It can be hard for our kids to have to deal with bullying, particularly if it continues over a long period of time.
Many of us have experienced it or have witnessed bullying – some first-hand from their school days, and some later in the workplace.
Bullying can make school a real challenge, living in constant fear anticipating the next time they’ll be on the receiving end.
What is bullying?
Bullying is any type of behaviour that hurts someone else, and can include name calling, pushing, hitting and even verbal bullying, for example spreading rumours.
It’s any type of threatening or belittling behaviour, and it can happen at any time.
At school, at home and more regularly now, online in the form of cyberbullying. Unlike face-to-face bullying, cyberbullying can follow a child wherever they go, via social networks, gaming, and mobile phones.
Living with bullying can be draining on a young person’s mental health and can have serious repercussions into adulthood.
The Effects of bullying
The effects of bullying can last well into adult life, and in some cases, a lifetime.
At its worst, bullying has driven children and young people to self-harm and even suicide.
Children who are bullied can develop a range of issues in later life, such as:
- Mental health problems like depression and anxiety.
- They develop tendencies of suspicion of others.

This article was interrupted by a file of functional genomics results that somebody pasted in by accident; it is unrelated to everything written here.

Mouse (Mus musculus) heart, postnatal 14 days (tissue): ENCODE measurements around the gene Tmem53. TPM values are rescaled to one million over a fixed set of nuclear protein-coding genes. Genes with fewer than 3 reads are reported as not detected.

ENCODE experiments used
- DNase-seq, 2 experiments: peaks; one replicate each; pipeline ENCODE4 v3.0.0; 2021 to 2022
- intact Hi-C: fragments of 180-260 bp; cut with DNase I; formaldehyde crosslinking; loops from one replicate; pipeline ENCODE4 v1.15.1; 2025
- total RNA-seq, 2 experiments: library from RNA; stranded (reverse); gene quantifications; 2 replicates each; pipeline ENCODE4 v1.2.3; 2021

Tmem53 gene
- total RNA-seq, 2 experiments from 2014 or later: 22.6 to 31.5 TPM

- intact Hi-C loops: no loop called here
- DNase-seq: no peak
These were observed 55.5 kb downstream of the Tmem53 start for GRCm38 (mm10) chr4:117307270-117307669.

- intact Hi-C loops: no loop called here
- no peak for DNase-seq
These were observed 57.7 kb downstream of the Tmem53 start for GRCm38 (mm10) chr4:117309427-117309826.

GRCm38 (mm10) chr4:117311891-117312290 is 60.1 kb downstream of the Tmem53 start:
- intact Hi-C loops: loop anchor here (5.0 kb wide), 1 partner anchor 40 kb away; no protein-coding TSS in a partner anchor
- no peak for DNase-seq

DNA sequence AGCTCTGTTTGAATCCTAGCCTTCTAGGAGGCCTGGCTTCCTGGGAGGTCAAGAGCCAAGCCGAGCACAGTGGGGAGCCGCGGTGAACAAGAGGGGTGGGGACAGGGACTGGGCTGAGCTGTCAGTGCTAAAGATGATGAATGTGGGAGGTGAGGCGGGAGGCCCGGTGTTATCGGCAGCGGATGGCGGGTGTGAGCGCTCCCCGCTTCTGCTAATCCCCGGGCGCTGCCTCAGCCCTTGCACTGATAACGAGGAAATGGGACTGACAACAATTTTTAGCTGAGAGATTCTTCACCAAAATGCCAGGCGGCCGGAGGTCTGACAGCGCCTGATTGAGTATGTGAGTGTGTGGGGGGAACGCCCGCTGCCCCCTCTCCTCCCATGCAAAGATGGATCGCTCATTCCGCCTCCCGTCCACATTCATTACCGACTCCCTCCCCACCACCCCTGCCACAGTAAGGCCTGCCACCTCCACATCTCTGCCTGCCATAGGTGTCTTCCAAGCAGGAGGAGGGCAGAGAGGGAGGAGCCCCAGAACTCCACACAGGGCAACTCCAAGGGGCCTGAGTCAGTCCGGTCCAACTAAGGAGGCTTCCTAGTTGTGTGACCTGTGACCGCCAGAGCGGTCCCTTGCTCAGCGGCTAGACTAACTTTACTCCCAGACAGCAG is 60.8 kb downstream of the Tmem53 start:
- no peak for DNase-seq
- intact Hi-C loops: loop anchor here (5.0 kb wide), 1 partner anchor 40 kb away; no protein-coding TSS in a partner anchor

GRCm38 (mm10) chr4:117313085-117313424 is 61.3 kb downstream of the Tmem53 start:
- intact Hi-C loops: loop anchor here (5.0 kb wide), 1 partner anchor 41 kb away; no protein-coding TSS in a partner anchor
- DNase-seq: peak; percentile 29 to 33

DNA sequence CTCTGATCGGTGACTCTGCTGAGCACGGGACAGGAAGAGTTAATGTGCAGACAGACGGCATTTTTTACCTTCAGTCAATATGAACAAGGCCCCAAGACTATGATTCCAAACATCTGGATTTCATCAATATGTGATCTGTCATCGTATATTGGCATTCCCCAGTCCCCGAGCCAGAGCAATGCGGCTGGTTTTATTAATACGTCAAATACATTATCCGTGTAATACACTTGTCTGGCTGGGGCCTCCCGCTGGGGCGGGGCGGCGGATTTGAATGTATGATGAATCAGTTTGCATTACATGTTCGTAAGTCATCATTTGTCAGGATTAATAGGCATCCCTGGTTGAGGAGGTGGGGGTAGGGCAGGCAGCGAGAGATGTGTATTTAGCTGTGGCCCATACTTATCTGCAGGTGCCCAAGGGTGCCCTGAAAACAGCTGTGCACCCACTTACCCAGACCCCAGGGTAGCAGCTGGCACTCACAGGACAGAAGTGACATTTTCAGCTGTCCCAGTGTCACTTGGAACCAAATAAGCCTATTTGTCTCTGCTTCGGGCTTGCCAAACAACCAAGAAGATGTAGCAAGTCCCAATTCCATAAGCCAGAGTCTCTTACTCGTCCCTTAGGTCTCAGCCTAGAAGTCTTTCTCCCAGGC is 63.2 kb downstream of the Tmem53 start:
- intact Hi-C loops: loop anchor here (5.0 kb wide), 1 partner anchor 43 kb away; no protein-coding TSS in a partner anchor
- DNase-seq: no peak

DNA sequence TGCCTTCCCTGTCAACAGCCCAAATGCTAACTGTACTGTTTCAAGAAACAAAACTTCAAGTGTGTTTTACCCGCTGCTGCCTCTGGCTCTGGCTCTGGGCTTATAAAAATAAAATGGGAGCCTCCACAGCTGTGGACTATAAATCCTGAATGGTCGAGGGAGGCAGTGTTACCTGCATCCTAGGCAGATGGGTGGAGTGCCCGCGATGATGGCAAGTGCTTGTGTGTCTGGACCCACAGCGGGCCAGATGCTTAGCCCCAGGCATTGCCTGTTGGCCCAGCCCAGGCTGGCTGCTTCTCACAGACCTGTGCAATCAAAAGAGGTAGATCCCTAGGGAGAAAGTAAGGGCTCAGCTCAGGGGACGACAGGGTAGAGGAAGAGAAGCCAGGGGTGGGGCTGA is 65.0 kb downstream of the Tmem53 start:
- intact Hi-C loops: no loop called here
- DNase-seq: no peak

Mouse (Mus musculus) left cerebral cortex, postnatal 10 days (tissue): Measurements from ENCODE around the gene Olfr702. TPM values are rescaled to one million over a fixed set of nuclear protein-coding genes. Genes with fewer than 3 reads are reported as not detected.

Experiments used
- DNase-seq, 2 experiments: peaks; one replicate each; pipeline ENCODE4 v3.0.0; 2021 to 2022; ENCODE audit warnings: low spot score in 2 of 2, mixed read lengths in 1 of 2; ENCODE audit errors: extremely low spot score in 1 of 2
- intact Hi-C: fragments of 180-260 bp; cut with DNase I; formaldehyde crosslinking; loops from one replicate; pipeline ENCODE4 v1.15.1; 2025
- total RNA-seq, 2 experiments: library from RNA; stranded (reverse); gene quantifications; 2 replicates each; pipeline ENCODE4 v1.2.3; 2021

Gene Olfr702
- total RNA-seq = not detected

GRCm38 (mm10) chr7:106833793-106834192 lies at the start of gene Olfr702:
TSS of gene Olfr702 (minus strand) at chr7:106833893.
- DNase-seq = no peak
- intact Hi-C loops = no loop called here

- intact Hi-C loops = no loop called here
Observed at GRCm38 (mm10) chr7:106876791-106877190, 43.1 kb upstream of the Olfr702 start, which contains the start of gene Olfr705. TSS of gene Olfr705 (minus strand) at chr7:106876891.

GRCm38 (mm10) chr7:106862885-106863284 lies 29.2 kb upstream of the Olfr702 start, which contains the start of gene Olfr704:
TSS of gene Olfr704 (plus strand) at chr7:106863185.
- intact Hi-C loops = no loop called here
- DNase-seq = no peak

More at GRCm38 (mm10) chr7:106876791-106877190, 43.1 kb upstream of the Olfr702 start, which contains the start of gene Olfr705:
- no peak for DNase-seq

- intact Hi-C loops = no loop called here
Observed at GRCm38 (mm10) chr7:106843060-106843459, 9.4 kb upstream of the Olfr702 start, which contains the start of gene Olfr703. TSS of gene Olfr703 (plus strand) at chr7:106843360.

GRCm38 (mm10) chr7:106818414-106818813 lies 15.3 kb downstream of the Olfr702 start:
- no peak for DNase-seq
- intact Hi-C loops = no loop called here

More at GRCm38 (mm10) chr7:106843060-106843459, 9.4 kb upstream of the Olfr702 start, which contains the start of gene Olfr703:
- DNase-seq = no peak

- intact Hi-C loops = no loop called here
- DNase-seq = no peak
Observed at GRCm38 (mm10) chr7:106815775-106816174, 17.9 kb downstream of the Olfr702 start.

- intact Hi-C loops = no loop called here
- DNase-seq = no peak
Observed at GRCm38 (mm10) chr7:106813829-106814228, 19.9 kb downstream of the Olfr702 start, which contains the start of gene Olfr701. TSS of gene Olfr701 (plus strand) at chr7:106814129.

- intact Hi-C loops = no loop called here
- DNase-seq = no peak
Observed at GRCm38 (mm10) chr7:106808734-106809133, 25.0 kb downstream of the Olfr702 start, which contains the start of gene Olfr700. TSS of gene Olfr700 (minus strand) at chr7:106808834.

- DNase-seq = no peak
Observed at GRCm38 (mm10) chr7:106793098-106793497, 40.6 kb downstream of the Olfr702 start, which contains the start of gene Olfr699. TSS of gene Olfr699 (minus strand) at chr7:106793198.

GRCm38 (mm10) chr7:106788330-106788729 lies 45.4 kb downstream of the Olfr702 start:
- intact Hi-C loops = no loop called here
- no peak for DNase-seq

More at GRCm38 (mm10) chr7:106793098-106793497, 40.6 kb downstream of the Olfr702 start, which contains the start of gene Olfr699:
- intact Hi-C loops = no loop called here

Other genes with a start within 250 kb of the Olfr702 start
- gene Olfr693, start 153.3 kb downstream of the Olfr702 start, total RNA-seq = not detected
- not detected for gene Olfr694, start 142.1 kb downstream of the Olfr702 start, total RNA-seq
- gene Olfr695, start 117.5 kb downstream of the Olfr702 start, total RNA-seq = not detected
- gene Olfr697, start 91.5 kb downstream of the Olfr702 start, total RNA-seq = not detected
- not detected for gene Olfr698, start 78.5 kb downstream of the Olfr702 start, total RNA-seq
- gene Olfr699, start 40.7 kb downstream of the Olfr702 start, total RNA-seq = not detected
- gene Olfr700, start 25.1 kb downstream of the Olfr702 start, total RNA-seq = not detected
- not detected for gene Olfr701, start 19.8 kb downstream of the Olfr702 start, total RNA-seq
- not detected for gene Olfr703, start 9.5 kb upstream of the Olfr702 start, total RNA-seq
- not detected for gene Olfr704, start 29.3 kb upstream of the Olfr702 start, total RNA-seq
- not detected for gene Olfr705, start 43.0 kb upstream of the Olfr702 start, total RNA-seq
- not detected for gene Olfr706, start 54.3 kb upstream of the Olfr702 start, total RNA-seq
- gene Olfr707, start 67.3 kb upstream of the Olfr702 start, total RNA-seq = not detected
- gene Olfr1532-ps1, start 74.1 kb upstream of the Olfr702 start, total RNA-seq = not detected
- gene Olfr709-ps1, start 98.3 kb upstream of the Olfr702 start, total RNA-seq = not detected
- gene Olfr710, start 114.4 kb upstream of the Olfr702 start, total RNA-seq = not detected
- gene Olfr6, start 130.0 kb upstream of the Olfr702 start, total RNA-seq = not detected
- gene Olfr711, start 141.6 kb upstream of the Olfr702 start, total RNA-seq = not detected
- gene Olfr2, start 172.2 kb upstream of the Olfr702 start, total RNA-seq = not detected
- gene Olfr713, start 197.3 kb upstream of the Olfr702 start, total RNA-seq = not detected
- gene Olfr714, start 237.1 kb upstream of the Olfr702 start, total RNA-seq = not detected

- They aren’t accepted by their peers.
- They retreat into solitude and fewer friendships.
What are the signs of bullying?
Unfortunately, there isn’t any one sign that will raise suspicions as to whether your child’s being bullied.
There are, however, a few indicators to look out for.
- Physical injuries, like bruises, cuts, and scrapes.
- Eating or sleeping problems.
- Faking illness or skipping school.
- Their grades show signs of decline.
- Asking for, or stealing, money to give to whoever’s bullying them.
- Not wanting to go to school.
- Belongings getting ‘lost’ or damaged.
- Nervous behaviour, loss of confidence, or becoming distressed and withdrawn.
- Eating or sleeping problems.
Mentoring can help!
We can help young learners deal with bullying, and we can also help any young learners who are, indeed, bullies.
Mentoring for bullying
Mentoring is a process whereby each young learner has a dependable adult that can help build trust, form new relationships, and develop important skills for life.
They are role models that exist outside of the family unit and support confidence, respect, self-awareness, and build skills to manage their stress.
Good mentors can notice changes in a young person when others don’t see it and they are perfectly placed to recognise the early warning signs of bullying.
Mentoring can help young learners realise they are not alone. They can help them deal with bullying or help those that engage in it.
Having a mentor can help young learners make better decisions, be self-sufficient and hold themselves accountable.
Do you have a child who is being bullied, or you suspect is the subject of bullying? Or worse, is your child known to be a bully?
Why not get in touch and find out how we can help?
Click here to register your interest and one of our team will be in touch. Alternatively, you can call us 0333 023 2215 or send an email to firstname.lastname@example.org